Wednesday, June 24, 2009

More On The Anheuser-Busch/Union Association Link

The Union Association was essentially a Western organization...Messrs. Lucas, Wainwright, and the Busch Anheiser Brewing Company, of St. Louis, are moving spirits in the Association...

A gentleman residing in St. Louis, who is intimately acquainted with Mr. Henry V. Lucas, the president and organizer of the new anti-league St. Louis team, to-day assured me that Mr. Lucas is not shouldering the costly team that has been engaged for that city. Said this gentleman: "I have reason to think-I might almost say I know positively-that the new St. Louis enterprise is secretly backed by a big brewing company. I believe that same concern is backing the Chicago Union scheme, and, in fact, is the main support of all the Union Association clubs. Beer-selling is to be a feature of all the games, and the brewing companies probably expect to make enough money out of the sale of beer to pay the cost of supporting the ball clubs."
-The Cleveland Herald, December 17, 1883

I certainly don't consider this confirmation of Anheuser-Busch's involvement with Lucas, the UA and the Maroons but I'm having fun trying to run this down. At this point, I honestly don't believe that A-B was involved in the financing of the UA but I'm keeping an open mind. The most I'm willing to say at this point is that Adolphus Busch was probably interested in Lucas' baseball venture and the two may have talked about the brewery investing in one or more clubs.


David Ball said...

It's interesting that the Herald describes Lucas' club as "anti-League," although the organization it would compete against most directly was Von der Ahe's AA team. The Herald was known as the organ of Cleveland's NL club, and from the League viewpoint the involvement of a brewery would be a disreputable black eye for the Unions.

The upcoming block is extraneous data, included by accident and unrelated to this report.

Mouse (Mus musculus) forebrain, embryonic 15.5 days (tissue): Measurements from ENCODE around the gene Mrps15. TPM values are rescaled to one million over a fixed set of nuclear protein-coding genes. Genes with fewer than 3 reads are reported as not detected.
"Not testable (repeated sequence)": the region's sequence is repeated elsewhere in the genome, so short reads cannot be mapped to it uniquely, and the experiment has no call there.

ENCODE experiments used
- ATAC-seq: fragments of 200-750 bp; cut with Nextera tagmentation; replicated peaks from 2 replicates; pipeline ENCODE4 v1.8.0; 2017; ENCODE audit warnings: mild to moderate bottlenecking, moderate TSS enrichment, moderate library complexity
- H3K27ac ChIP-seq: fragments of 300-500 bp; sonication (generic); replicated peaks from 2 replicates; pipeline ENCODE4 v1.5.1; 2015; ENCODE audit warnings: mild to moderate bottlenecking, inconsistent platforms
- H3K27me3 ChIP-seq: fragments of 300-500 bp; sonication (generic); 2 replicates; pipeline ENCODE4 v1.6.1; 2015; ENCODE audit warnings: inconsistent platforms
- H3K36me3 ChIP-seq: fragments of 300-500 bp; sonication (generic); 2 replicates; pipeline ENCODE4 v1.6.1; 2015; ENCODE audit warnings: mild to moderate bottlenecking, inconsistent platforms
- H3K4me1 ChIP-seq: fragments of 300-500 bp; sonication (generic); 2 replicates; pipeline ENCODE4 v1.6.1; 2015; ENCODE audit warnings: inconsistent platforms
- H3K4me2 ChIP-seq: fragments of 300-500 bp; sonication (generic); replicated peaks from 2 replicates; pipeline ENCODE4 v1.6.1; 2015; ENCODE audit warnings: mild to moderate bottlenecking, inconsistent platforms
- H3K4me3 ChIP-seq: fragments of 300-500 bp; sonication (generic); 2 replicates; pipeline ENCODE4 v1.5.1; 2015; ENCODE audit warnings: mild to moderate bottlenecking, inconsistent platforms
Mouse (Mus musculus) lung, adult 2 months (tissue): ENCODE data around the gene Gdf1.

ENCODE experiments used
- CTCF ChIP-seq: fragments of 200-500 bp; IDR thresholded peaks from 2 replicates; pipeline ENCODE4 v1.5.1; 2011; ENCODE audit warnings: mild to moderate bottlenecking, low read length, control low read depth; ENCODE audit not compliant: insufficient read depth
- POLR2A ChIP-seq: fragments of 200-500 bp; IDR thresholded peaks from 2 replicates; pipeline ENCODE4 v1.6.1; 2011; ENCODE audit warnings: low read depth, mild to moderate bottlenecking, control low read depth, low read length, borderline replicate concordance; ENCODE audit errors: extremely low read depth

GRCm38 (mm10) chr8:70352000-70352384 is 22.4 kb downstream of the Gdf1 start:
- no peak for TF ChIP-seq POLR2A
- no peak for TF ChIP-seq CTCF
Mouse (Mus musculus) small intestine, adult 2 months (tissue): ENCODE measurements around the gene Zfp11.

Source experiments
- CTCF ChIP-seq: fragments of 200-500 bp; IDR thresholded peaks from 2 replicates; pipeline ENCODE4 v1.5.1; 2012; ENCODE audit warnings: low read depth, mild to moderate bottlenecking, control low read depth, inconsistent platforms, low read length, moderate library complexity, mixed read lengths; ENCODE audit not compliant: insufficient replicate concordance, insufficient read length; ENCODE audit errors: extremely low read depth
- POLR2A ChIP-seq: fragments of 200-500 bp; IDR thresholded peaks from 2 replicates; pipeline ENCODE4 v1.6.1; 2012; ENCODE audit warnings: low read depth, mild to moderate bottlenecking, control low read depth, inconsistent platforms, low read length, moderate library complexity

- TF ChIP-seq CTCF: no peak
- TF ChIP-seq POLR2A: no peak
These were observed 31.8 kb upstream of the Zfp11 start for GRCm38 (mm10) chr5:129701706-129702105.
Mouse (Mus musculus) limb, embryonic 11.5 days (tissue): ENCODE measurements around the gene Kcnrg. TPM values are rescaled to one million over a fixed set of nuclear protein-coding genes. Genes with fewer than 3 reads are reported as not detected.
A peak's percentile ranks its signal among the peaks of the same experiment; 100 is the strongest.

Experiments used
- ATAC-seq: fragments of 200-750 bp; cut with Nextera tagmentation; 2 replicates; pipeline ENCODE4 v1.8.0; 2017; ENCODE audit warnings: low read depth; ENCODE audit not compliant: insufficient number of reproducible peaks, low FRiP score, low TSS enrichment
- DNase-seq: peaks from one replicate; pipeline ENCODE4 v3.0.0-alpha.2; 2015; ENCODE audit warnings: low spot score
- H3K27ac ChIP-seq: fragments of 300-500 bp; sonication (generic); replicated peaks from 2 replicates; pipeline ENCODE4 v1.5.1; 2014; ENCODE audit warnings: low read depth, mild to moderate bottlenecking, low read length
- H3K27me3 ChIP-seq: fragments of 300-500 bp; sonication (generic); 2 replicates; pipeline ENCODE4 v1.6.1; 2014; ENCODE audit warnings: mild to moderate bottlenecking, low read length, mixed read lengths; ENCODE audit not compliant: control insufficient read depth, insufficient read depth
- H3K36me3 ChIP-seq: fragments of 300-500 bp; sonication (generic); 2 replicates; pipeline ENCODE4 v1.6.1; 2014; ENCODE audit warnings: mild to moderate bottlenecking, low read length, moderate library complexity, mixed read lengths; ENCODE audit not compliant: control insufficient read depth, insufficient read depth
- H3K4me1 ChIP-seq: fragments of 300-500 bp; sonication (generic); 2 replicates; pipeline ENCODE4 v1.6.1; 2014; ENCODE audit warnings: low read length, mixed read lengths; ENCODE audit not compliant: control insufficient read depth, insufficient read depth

I myself have read press reports about the involvement of Wainwright and also Anheuser Busch with Lucas, but only early on, when Lucas' club was just forming. Does that mean the involvement of the beer men was something exaggerated or even invented by the Herald and other anti-Union sources? Were they involved early, but pulled out? Did they remain as minor investors, or even major but silent partners? I don't know, although I doubt the last option is true, because I've followed in some detail the last stages of Lucas' involvement in the club (he pulled out in midsummer of 1886, leaving it to others to finish up) and I don't think the beer men's names come up then.

Jeffrey Kittel said...

One of the people Lucas sold out to in 1886 was Espenschied, his brother in law, and when looking at the material in 1883 I remember seeing his name mentioned. So it's likely that Lucas had minor investors in the club, including the brother in law, Wainwright and A-B.

My general thinking is that for the most part the investers mentioned were, as you said, involved early and pulled out. There doesn't seem to be much evidence of their involvement from 1884 onward. It makes sense for Lucas to be looking for partners and investers in the early stages of the project and it's also understandable that this would get leaked to the press inorder to lend credability to the enterprise.

As to being anti-League, I think it would be more fair to describe the UA as being anti-National Agreement. In that sense, it would certainly make them anti-League.